Recently, as I was browsing through my bookshelves, I came across a little book I had bought in Singapore in the 1980s titled A Gentleman’s Code: According to Confucius, Mencius and Others.* Confucius was born over five hundred years before Christ; Mencius, a disciple of Confucius, was born a couple of centuries later. As I browsed through the book’s dog-eared, annotated pages, I was once again impressed with the wisdom of those ancient thinkers and the compatibility of their message with my Christian beliefs.
Following are a number of passages from their writings. I have listed the examples from each author separately using the same three subject groupings. My comments follow the passages
A gentleman* daily examines his personal conduct on three points: In carrying out the duties entrusted to him by others, has he failed in conscientiousness? In dealing with his friends, has he failed in sincerity and faithfulness? In all his dealings, has he failed to pass on whatever he has learned which may assist others?
He who wishes to live a good life must first be conscious of any faults within himself. Only after struggling to overcome these faults will he attain goodness.
A gentleman tries to banish from his bearing all traces of violence and arrogance, to remove from his actions all insincerity, to purge from his speech all vulgarity and impropriety.
What should one do to improve one’s character, correct one’s personal faults and dispel the delusions of life? First, make it a rule not to accept any reward unless you have worked hard to earn it. That is the best way to honor and virtue. Secondly, vanquish your own vices and failings before condemning those of others. That is the best way to remove the secret vices of the innermost mind. And thirdly, do not let sudden anger endanger your safety or that of your loved ones.
A man is ailing if he makes no progress in virtue, learns nothing new, abandons no bad habits and corrects no mistakes.
There are nine things of which a man should be mindful: to see clearly when he uses his eyes, to hear distinctly when he uses his ears, to be gracious in expression, to be respectful in demeanor, to be sincere in speech, to be serious in the execution of his duties, to seek advice when in doubt, to consider the consequences when he is angry, and to think of what is right and just when he is faced with advantage or gain.
Habits of Living Well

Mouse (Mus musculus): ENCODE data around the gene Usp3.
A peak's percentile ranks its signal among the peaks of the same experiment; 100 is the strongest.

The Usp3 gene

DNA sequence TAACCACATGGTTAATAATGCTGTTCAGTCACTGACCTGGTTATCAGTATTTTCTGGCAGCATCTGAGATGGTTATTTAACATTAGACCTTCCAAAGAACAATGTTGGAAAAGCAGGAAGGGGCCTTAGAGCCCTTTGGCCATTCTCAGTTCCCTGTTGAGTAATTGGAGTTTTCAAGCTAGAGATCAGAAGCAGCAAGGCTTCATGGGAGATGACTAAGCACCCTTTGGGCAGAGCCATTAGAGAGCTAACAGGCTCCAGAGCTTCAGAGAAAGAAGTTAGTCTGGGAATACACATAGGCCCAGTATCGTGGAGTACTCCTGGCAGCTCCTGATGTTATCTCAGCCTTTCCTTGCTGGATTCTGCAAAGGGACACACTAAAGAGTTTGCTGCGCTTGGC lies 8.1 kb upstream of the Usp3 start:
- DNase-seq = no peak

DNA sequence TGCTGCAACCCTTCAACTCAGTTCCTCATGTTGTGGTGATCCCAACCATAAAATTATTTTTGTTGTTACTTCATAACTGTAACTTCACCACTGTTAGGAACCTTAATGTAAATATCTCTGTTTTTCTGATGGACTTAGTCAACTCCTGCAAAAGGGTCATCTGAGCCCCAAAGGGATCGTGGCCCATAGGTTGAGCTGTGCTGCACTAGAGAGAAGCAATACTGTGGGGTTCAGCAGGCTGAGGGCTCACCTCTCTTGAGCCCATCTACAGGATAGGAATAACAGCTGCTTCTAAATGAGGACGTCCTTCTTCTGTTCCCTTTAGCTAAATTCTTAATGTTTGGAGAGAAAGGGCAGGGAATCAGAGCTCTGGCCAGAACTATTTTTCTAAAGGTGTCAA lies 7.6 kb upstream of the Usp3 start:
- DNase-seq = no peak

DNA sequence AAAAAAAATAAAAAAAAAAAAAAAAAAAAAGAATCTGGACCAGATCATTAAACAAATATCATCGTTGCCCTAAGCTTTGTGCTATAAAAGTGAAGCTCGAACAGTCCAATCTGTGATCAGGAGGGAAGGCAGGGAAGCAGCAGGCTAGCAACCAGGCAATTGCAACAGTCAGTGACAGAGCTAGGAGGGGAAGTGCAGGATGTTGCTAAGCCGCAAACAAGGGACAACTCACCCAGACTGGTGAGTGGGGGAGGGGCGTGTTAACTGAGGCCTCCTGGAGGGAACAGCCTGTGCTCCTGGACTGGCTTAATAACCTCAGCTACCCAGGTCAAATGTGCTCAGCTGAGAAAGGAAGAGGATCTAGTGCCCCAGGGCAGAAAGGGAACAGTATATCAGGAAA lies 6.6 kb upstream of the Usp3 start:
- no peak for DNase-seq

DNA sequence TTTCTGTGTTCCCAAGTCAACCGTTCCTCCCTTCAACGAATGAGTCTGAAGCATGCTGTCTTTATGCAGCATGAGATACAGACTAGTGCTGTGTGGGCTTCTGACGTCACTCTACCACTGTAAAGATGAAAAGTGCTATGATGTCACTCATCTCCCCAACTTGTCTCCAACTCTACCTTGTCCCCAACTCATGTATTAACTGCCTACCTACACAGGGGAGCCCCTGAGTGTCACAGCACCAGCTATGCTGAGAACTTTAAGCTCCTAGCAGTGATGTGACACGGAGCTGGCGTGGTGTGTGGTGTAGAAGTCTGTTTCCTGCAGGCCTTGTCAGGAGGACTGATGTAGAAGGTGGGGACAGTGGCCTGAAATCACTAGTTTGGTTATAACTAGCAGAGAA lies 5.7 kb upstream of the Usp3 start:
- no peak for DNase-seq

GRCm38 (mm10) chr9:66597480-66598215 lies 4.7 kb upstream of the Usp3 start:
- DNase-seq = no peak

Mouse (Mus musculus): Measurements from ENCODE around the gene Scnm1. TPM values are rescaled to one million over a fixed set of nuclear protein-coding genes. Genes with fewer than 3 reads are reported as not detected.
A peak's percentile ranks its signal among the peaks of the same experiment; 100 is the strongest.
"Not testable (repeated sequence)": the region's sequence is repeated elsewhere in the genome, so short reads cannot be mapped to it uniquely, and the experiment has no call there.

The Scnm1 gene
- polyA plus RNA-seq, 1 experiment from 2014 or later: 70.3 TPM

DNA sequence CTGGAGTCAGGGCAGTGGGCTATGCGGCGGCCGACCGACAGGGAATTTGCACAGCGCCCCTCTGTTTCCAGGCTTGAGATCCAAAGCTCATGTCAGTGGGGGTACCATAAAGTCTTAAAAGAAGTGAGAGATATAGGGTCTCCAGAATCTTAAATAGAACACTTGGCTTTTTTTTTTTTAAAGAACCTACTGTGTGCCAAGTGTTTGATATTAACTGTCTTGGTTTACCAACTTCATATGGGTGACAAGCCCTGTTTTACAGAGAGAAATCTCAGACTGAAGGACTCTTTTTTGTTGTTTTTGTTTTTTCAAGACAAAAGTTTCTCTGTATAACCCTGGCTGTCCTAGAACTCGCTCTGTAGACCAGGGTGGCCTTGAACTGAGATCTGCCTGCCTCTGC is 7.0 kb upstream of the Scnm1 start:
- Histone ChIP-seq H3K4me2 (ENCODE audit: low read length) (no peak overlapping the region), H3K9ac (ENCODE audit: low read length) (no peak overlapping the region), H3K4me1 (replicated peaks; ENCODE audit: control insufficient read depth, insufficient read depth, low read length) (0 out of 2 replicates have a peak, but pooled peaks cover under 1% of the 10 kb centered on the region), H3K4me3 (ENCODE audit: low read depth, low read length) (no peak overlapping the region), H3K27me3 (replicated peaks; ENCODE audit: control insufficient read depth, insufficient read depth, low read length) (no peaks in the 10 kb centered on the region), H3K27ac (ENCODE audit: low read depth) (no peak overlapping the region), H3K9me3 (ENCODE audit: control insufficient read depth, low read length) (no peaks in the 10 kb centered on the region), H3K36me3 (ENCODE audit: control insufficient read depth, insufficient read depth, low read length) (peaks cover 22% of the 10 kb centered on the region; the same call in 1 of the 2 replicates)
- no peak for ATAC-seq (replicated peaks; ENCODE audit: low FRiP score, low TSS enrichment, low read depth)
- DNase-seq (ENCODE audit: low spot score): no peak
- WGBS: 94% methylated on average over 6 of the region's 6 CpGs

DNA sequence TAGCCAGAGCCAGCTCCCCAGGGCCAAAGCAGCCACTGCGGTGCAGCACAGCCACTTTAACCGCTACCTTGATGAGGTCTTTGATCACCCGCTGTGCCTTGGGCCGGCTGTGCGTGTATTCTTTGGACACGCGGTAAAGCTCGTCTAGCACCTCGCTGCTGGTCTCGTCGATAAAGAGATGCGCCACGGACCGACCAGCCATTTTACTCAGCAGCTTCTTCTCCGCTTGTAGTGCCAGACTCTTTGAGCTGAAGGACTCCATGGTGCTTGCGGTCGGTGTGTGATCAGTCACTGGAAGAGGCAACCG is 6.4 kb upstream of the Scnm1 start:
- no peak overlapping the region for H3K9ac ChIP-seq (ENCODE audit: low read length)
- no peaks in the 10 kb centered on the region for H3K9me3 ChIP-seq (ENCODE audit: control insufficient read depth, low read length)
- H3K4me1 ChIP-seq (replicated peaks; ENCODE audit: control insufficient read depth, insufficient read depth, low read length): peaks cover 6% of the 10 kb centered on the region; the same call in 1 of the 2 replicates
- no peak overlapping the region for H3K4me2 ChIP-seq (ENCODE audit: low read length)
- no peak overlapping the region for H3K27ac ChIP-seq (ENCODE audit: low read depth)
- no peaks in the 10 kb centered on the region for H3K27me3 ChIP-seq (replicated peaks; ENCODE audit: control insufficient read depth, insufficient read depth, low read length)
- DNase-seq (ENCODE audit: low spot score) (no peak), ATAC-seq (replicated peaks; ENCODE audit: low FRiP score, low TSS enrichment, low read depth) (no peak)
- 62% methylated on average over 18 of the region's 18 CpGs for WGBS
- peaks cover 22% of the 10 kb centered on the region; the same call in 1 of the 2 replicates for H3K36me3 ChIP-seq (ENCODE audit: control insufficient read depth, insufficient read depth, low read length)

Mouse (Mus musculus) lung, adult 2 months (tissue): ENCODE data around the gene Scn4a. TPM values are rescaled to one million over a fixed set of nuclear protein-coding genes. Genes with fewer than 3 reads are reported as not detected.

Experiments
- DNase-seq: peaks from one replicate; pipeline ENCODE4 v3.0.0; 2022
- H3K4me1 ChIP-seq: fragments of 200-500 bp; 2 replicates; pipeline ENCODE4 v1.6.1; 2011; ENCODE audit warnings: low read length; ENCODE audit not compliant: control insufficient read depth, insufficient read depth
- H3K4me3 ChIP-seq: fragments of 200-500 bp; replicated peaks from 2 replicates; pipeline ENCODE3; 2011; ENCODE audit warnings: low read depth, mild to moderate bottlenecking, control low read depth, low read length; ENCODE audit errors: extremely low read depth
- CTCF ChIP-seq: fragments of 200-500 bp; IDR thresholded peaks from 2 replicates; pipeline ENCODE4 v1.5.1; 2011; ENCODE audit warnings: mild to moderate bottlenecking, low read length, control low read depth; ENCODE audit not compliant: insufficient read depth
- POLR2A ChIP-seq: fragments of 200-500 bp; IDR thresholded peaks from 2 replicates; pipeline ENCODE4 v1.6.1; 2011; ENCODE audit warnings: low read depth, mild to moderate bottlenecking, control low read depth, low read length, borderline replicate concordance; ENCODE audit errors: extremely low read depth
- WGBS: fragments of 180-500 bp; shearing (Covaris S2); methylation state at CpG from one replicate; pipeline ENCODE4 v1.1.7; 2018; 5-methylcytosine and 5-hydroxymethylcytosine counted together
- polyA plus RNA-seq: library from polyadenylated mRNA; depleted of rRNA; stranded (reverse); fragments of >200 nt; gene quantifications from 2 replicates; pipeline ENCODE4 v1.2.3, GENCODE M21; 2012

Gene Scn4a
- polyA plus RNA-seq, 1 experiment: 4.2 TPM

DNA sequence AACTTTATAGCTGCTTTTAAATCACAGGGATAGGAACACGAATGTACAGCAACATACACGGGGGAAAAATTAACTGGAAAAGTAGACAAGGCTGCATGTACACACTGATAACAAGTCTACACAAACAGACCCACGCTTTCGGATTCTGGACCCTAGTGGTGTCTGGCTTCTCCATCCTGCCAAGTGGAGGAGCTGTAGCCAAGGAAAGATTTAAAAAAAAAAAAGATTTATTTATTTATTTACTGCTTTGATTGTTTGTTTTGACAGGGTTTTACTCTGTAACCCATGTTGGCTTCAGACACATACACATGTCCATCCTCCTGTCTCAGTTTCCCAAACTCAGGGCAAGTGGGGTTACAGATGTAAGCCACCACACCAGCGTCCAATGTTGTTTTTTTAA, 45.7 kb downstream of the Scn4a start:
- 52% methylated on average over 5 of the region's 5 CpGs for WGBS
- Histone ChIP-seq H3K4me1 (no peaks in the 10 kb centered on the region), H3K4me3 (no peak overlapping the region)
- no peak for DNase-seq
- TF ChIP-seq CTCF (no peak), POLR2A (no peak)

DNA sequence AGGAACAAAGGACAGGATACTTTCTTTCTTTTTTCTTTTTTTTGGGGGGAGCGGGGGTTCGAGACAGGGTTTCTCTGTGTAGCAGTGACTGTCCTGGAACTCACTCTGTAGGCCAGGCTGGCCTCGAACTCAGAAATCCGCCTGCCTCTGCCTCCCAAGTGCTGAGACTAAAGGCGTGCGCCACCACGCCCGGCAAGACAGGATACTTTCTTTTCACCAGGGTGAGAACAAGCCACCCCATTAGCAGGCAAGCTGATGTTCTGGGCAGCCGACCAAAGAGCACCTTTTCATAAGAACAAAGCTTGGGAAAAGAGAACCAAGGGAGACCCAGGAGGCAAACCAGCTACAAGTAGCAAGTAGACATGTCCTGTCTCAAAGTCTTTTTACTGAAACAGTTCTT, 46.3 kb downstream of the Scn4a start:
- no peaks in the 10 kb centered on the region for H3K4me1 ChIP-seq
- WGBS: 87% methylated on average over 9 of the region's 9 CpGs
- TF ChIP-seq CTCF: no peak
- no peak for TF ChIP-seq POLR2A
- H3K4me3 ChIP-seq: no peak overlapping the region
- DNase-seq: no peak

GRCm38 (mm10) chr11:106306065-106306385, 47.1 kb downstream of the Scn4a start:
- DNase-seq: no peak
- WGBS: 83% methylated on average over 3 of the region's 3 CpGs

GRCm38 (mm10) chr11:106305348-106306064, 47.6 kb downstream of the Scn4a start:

Likes and dislikes should not affect our judgment. We should be on the side of what is right and against what is wrong.
A gentleman sets strict standards for himself, but makes allowances for others.
When a gentleman makes a mistake, he never tries to gloss over it or whitewash his wrong-doing.
A gentleman has a sense of shame, a sense of courtesy and a sense of right and wrong in the manner he conducts himself.
A gentleman is ashamed to let his words outrun his deeds.
There are four things a man of superior mind eschews: he takes nothing for granted, he is never over-positive, he is never inflexible and he is never egotistic.
It is moral cowardice to be faced with what is right and leave it undone.
Prayer is not confined to the moments spent in a temple but expresses itself in every thought, word and action.
One should begin by defining all things accurately. If a thing is not correctly defined, what is said will not correspond with the facts. When words do not correspond with facts, affairs will not culminate in success. When affairs do not succeed, order and harmony cannot flourish, law and justice will not fit the crime. When law and justice do not fit the crime, mankind is in confusion.
Treatment of Others
If a son merely ensures that his parents have enough to eat and there is no deep feeling of love and respect towards them, wherein lies the difference between his relationship with them and his relationship with his domestic animals?
The four essential virtues of a leader are that in his personal conduct he is respectful; in his dealings with his inferiors he is considerate; in caring for the welfare of the common people he is generously kind; and in dealing with all, he is just.